Pharmaceutical companies have been the target of President Donald Trump ever since he said they were “getting away with murder” in January. While he has threatened on several occasions to force them to bid for government business as a way to reduce prices, he hasn’t translated the threat into action. For instance, he didn’t include any drug pricing proposals in his recent budget request, a document usually seen as a list of priorities for an administration.
Price told the Senate Finance Committee that Trump has asked his department for recommendations on policies that would reduce the costs of medications. The HHS secretary said he charged the Centers for Medicare and Medicaid Services, the Food and Drug Administration and the Health Resources and Services Administration with coming up with proposals. Price also has been meeting with pharmacists, care providers and pharmacy-benefit managers in recent weeks to discuss ideas for making drugs more affordable.
“It’s an absolute priority and we look forward to working with anyone who’s interested in holding down or bringing down drug prices for the American people,” Price said.
One way to lower costs is to enable more generics — which are cheaper versions of a brand name — to come to the market. FDA Commissioner Scott Gottlieb said Monday that the agency is looking at how to push applications to the front of the line in cases where there are fewer than three competing generic manufacturers. The FDA is seeking to eliminate within a year the backlog of 2,640 generic-drug applications, Gottlieb said.
At the Senate hearing, Price declined to answer a separate question about a critical issue for health insurers: whether the administration will fund cost-sharing reduction payments made to insurers to help reduce low-income Americans’ health expenses. He cited citing an ongoing lawsuit over the payments.
The payments, made by the government on a monthly basis near the end of each month, were instituted under the Affordable Care Act, a law that the president calls a failure and wants repealed. The Trump administration hasn’t committed to funding the subsidies beyond last month’s allotment.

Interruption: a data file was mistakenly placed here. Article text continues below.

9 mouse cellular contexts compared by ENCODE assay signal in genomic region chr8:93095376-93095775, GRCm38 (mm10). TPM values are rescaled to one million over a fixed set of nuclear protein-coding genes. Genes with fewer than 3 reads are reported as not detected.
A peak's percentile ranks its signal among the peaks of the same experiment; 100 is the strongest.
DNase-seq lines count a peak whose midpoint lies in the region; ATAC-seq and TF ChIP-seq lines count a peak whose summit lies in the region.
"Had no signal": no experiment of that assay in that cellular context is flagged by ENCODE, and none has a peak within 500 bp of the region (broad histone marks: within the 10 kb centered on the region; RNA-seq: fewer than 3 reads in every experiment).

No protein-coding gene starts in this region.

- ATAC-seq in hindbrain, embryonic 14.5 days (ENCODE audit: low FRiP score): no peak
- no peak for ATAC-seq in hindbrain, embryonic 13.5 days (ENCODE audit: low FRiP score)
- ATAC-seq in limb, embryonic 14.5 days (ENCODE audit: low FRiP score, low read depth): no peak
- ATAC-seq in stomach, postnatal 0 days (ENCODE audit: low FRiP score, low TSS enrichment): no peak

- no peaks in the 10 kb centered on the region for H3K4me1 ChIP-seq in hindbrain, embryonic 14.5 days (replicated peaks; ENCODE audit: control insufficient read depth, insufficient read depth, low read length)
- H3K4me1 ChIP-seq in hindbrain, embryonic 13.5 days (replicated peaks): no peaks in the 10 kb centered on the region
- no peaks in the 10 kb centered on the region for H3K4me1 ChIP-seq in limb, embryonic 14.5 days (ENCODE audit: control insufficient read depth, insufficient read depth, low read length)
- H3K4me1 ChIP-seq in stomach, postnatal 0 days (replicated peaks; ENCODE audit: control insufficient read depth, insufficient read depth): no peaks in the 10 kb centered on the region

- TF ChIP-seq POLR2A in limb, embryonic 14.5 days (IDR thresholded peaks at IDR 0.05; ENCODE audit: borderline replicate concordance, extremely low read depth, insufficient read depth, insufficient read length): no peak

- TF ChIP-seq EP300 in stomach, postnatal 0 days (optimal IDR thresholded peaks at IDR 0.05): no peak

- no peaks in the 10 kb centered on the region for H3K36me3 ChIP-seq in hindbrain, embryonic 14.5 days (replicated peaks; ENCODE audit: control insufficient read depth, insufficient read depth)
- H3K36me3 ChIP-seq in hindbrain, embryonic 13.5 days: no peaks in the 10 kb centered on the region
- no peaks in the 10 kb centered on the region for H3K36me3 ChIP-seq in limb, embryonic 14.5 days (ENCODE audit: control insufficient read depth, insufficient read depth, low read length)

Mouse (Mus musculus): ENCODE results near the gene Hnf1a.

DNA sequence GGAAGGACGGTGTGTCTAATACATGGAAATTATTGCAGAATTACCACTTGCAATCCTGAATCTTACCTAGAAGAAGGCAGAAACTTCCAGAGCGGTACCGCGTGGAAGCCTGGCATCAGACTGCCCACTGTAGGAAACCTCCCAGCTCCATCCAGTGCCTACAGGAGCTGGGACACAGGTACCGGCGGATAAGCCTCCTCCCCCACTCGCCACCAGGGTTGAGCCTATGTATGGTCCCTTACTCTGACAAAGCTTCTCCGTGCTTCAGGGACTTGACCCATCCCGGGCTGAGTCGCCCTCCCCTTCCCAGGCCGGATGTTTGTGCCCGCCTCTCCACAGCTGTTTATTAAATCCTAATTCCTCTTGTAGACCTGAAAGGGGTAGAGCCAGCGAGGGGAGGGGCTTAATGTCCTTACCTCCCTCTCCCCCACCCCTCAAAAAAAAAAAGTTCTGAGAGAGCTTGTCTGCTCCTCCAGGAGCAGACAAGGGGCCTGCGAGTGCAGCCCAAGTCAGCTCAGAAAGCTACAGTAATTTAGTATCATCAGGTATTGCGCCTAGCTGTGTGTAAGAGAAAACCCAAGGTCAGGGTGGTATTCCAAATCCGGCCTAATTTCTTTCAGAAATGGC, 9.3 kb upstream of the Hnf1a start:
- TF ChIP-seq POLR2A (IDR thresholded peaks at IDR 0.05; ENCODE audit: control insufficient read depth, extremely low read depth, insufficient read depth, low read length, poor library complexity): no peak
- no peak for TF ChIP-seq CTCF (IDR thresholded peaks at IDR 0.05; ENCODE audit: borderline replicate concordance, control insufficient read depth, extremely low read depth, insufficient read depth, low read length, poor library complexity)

Without the payments, insurers have threatened to drop out of the Affordable Care Act public exchange system or substantially raise premiums, and customers could face thousands of dollars in unexpected costs. Some states and insurers have blamed the lack of certainty in Washington among the reasons for the rate hikes and market exits.
The latest one was Washington state on Thursday. Six insurers filed to sell plans on the ACA individual market for 2018, leaving two counties with no coverage, which could mean more than 3,300 people without an Obamacare option next year.
‘Sabotaging the Process’
“The proposed drop in insurers and coverage areas clearly indicates to me that the uncertainty the Trump administration and the GOP-controlled Congress has sowed for months is sabotaging the progress we’ve made,” Washington Insurance Commissioner Mike Kreidler said in a statement.
Earlier in the week, Anthem Inc. said it would drop out of the individual market in Ohio, possibly leaving 13,000 people in 20 counties without option under the program next year.
“Nobody is interested in the system dying,” Price said at his hearing. “Nobody is interested in sabotaging the system.”
— Read Actuary Sizes Up 2018 Individual Health Picture on ThinkAdvisor.